756
    In that case, I'd just send it back to Amazon for an exchange. (You can do this and have them send you a new one before the old one even gets back to them.)

  9. #9
    Join Date
    Nov 2011
    Posts
    1
    I'm having the same problem. The A530 will only work properly with extremely fresh alkaline batteries. When the batteries are only slightly drained the camera will stop working. With freshly charged NiMH batteries the camera will only work in playback mode. Once you switch to shooting mode the camera shuts down and gives a "Change Batteries" message.

    I already held opened the battery cover, held down the interlock switch, and placed a copper strip between the batteries and applied a serious amount of pressure to eliminate poor battery contact as a cause of the problem.

    This A530 does NOT have the shorting hinge spring problem as it is installed correctly.

    The firmware version for this camera is 1.00a

    Does anyone know of a fix for this battery issue?

    Scott

  10. #10
    Join Date
    Aug 2009
    Location
    Adelaide, South Australia
    Posts
    378
    I'd suspect that if the NiMH batteries you're using have any age to them, they probably need 'reconditioning'. These rechargeables seem to work fine for some time, then suddenly perform poorly in high-drain devices like digital cameras, even though they might appear to be fully charged and giving voltages of 1.25v and above. The trouble is the capacity of the batteries (measured in mAh) steadily reduces with prolonged use, unless the batteries are completely drained and recharged in a controlled manner.

    I had the same problem with my Canon S2-IS. For several years the 2500 mAh Energiser rechargeables I was using performed excellently, allowing me to take hundreds of shots between charges. Then all of a sudden, the dreaded 'Change the batteries' message kept appearing on the screen after a few minutes' use -- and this was after the batteries had just been fully charged! What I didn't realise was that my generic 'rapid' charger was in fact pretty dumb, and didn't recognise the capacity effect. Nor could it treat each cell individually, according to its needs.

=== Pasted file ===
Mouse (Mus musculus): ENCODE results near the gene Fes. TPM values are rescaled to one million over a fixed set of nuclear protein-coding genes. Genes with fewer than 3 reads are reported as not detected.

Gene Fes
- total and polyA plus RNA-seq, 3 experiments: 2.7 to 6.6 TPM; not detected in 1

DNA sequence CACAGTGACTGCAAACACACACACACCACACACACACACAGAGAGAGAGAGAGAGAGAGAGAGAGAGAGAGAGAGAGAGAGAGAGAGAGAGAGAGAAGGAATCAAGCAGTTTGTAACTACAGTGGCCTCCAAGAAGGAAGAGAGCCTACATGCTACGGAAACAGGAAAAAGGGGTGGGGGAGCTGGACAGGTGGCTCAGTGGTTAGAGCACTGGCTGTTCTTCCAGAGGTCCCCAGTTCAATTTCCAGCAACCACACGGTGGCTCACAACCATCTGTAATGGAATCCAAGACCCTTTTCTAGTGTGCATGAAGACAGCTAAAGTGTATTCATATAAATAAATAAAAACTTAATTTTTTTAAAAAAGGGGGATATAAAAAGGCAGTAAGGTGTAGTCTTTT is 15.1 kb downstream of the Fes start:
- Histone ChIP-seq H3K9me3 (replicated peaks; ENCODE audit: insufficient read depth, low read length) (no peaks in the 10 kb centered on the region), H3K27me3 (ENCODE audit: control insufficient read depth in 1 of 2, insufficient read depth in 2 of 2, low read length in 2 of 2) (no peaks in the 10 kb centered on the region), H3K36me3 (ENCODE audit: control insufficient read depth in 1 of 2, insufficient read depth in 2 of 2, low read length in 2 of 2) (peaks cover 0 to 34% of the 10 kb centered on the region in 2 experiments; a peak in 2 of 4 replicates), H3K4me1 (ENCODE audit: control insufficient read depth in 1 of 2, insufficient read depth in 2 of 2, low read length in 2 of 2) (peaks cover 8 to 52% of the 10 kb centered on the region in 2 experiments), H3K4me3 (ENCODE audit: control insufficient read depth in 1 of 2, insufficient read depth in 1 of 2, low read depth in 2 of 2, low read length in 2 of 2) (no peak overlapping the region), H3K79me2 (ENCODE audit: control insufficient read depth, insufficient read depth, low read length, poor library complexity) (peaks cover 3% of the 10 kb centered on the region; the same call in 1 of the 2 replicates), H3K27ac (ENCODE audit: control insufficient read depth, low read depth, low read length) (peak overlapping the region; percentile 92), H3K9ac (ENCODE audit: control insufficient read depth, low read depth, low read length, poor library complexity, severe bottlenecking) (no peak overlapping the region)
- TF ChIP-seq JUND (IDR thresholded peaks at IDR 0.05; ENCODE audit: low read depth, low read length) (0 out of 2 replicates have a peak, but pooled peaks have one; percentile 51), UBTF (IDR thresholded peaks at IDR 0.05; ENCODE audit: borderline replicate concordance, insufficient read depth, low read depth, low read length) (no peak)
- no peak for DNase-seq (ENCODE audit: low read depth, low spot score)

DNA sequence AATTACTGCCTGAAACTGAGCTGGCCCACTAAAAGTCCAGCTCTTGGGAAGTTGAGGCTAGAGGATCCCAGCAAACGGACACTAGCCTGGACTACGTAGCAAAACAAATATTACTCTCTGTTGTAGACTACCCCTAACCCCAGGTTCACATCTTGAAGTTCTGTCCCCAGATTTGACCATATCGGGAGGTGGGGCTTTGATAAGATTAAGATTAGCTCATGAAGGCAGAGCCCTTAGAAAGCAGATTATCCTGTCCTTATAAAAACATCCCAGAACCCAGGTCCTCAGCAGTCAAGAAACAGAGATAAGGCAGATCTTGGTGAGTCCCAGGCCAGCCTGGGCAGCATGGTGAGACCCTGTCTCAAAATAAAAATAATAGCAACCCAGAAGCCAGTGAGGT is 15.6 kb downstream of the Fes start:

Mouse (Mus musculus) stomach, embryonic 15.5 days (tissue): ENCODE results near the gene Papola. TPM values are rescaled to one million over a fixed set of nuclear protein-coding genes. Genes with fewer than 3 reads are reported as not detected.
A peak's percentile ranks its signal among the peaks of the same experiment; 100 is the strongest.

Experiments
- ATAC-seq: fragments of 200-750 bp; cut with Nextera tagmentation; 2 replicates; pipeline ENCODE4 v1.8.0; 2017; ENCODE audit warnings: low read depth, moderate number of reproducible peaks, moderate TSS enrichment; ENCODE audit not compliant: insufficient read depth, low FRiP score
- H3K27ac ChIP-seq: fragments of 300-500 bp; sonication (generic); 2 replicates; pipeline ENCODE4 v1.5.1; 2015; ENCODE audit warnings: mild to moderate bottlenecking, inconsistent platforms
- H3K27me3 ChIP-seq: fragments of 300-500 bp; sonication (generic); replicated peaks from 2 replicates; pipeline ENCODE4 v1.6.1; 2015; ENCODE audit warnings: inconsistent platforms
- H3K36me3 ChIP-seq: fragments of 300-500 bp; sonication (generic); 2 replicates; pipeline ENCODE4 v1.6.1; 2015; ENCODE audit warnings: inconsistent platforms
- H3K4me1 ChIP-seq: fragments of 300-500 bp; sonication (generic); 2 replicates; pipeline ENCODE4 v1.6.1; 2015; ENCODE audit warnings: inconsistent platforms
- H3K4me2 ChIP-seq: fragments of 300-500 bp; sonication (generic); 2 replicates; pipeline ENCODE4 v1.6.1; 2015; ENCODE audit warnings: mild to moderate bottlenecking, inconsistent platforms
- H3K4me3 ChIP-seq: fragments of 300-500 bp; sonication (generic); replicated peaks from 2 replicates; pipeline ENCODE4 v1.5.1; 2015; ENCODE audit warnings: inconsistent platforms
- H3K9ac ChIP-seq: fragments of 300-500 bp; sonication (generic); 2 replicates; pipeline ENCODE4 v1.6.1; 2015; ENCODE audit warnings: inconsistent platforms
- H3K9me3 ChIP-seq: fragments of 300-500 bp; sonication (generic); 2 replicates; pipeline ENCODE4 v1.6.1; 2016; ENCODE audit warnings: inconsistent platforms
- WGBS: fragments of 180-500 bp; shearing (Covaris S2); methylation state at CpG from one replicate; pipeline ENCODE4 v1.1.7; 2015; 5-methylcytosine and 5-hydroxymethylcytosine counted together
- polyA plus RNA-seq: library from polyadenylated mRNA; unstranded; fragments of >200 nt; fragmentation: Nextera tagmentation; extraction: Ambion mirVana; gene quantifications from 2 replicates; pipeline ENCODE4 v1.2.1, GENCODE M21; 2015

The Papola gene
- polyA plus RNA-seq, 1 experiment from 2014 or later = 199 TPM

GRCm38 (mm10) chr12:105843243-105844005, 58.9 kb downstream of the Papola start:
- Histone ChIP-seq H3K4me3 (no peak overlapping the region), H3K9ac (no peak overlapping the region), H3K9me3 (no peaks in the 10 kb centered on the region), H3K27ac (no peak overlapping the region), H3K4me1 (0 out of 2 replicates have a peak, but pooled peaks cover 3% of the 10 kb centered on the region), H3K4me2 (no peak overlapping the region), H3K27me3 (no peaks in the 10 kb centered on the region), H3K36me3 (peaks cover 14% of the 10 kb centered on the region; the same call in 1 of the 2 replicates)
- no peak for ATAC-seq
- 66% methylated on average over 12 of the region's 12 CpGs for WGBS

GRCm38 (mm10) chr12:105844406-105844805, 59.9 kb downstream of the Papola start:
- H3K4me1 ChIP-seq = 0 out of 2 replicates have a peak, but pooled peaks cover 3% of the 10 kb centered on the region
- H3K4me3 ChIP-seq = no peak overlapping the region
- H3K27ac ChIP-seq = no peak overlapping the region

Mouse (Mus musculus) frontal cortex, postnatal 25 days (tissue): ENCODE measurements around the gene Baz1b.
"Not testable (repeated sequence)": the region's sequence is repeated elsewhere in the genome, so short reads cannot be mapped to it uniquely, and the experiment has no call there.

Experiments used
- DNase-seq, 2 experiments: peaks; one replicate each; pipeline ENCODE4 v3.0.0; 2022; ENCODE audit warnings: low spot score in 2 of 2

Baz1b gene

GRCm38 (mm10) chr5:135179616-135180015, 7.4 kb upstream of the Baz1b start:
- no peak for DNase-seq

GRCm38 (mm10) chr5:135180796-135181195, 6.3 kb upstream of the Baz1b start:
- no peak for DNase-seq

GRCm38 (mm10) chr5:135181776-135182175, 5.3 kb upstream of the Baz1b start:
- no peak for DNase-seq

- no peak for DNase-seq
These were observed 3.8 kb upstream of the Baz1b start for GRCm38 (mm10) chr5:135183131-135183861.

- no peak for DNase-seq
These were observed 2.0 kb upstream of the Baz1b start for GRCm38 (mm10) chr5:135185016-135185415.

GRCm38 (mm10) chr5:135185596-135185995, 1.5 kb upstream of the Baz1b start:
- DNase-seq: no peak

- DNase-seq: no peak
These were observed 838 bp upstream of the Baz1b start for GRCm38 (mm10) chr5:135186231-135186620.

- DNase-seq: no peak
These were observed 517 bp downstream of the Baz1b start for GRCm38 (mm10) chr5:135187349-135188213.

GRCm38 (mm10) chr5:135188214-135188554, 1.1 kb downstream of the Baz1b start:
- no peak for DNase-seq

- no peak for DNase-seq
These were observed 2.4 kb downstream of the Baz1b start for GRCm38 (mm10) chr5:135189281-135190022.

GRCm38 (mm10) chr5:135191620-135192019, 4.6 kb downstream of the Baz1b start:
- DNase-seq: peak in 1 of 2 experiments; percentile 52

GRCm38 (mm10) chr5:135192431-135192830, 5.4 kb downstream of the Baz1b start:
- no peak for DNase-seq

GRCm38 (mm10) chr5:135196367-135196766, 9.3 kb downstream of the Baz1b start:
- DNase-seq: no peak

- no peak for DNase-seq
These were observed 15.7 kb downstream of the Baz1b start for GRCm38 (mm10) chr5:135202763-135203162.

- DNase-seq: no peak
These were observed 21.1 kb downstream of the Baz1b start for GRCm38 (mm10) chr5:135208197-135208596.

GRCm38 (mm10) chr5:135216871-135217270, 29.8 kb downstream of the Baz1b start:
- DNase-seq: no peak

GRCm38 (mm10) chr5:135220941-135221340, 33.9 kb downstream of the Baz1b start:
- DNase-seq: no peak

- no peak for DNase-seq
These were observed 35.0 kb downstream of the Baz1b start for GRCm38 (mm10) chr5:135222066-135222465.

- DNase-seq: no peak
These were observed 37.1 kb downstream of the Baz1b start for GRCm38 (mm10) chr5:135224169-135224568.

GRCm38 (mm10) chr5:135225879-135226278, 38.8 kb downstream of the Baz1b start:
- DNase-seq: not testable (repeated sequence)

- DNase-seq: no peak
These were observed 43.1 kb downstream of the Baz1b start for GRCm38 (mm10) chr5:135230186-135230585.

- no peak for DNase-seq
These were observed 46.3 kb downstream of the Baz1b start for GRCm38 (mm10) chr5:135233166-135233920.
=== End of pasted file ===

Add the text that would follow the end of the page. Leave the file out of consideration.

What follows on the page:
Eventually (after much muttering and cursing and switching of batteries) I bought myself an 'intelligent' charger -- the La Crosse BC-700, which was going for $38 from Amazon (with free shipping from the US to Australia!). This clever little device can read each cell individually and make adjustments accordingly whilst going through several charge/discharge cycles to reach peak performance. As an example, here's the initial capacity readings after fully charging the aforementioned Energiser 2500 mAh batteries:

    837, 289, 058, 282.

    At first I didn't comprehend what these readings meant. What was 058 supposed to mean? Then it dawned on me that it meant 58 mAh! And it should have been around 2500 mAh! No wonder the poor camera gave up so easily! Here's the figures after full reconditioning:

    2220, 2230, 2380, 2200. Quite a difference, eh? And the best part is no more 'Change the batteries' messages after 5 minutes usage!

    I can also recommend using Sanyo Eneloop long life rechargeables. These don't self-discharge in the camera anywhere near as much as ordinary rechargeables do, so instead of recharging every month or so, you can leave them for ages (literally years) without using the camera and they'll still be good to go. Eneloops are also available from Amazon.
    Nikon D7000 and a bunch of Nikon stuff oh, and some Canon p&s's too